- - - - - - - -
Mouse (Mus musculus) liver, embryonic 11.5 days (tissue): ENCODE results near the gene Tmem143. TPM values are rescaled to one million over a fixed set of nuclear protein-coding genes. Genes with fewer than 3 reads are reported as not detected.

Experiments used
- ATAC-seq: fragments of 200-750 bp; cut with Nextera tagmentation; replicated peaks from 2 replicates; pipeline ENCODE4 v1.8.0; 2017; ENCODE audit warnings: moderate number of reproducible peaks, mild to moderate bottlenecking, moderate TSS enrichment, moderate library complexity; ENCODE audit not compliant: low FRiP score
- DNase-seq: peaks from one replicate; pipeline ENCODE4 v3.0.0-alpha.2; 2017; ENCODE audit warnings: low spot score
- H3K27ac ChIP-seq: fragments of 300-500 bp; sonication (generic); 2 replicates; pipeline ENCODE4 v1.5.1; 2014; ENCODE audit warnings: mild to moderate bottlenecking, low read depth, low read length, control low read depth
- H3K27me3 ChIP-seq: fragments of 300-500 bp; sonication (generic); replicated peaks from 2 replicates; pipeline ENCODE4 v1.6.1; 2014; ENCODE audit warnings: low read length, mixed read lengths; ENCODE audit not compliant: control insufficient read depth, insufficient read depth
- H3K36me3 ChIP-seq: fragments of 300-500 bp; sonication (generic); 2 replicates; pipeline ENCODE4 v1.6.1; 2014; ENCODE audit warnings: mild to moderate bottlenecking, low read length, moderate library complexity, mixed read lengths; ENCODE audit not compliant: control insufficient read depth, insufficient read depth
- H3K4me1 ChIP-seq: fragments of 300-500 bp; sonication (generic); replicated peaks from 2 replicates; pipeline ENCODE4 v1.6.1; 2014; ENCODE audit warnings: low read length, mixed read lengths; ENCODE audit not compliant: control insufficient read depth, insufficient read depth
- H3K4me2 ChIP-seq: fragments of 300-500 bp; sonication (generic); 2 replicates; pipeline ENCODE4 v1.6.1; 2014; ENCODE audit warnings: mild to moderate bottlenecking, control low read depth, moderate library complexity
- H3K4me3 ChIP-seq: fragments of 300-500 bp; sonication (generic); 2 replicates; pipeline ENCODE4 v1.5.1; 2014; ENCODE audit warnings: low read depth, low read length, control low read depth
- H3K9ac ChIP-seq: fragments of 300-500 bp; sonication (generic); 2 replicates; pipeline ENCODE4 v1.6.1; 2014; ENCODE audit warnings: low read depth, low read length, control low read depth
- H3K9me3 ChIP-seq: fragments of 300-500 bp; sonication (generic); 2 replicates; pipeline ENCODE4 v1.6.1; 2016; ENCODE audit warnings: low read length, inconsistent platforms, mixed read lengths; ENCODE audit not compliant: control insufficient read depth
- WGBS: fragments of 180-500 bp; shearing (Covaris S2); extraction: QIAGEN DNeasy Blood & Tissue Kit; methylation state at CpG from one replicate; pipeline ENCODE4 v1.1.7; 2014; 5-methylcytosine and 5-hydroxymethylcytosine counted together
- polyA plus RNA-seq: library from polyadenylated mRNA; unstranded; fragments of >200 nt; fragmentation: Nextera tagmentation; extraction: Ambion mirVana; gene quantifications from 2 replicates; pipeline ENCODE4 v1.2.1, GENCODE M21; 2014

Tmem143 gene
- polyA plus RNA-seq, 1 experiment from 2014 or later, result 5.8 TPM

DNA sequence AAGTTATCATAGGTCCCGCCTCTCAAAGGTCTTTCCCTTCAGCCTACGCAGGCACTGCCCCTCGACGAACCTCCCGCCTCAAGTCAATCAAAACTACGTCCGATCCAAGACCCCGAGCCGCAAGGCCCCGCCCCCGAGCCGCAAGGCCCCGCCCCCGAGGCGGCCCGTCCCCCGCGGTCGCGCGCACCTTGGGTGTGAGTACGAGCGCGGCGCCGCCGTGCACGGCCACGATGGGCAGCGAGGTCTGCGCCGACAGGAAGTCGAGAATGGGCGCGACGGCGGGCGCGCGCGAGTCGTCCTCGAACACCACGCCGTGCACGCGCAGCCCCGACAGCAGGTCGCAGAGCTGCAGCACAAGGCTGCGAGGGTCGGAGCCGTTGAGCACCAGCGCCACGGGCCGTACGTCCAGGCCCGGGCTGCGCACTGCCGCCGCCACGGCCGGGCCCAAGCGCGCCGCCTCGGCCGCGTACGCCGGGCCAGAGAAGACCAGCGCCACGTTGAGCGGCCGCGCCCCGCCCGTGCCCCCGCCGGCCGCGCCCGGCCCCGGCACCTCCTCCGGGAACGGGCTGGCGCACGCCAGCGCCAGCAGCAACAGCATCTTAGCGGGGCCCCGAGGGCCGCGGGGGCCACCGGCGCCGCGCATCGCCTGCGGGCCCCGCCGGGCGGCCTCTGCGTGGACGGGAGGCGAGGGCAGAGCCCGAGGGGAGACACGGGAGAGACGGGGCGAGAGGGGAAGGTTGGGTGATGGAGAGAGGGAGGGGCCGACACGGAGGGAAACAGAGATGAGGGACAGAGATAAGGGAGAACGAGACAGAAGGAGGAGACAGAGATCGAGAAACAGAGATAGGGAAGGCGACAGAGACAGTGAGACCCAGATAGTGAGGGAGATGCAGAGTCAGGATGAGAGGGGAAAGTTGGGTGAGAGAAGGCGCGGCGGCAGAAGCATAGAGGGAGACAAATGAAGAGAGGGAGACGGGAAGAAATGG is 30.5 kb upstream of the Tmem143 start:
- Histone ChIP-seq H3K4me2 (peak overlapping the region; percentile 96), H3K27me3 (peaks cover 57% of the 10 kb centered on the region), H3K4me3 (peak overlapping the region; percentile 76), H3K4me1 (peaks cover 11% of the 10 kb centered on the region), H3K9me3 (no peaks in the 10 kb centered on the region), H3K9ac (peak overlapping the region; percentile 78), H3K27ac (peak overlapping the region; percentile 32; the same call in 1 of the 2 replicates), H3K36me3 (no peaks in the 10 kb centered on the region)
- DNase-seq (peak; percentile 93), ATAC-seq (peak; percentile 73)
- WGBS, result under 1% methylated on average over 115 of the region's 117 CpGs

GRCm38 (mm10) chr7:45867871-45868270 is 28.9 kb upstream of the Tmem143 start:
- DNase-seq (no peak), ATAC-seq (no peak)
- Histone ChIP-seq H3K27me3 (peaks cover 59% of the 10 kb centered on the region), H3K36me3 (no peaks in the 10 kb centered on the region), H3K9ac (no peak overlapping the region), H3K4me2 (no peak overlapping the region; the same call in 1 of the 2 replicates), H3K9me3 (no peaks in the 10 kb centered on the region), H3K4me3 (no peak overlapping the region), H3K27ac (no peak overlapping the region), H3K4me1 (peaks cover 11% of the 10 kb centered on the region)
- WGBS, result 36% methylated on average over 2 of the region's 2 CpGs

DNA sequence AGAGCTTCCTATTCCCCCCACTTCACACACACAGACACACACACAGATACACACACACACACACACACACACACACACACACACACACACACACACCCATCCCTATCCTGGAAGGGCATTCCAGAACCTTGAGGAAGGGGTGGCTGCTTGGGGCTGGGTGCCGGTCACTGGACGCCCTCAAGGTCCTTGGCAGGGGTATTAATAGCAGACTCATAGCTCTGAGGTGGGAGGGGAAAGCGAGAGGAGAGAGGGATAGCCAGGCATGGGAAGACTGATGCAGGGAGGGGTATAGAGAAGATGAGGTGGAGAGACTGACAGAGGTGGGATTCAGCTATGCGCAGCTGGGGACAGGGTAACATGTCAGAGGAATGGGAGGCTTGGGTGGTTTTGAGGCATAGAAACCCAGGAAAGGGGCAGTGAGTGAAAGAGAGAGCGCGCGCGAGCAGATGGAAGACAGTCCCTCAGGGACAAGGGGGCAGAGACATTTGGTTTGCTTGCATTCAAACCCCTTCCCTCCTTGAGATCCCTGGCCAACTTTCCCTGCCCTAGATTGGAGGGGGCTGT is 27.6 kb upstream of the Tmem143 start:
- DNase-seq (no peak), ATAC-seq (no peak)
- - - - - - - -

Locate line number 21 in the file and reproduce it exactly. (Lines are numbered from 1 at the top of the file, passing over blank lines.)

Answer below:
GRCm38 (mm10) chr7:45867871-45868270 is 28.9 kb upstream of the Tmem143 start: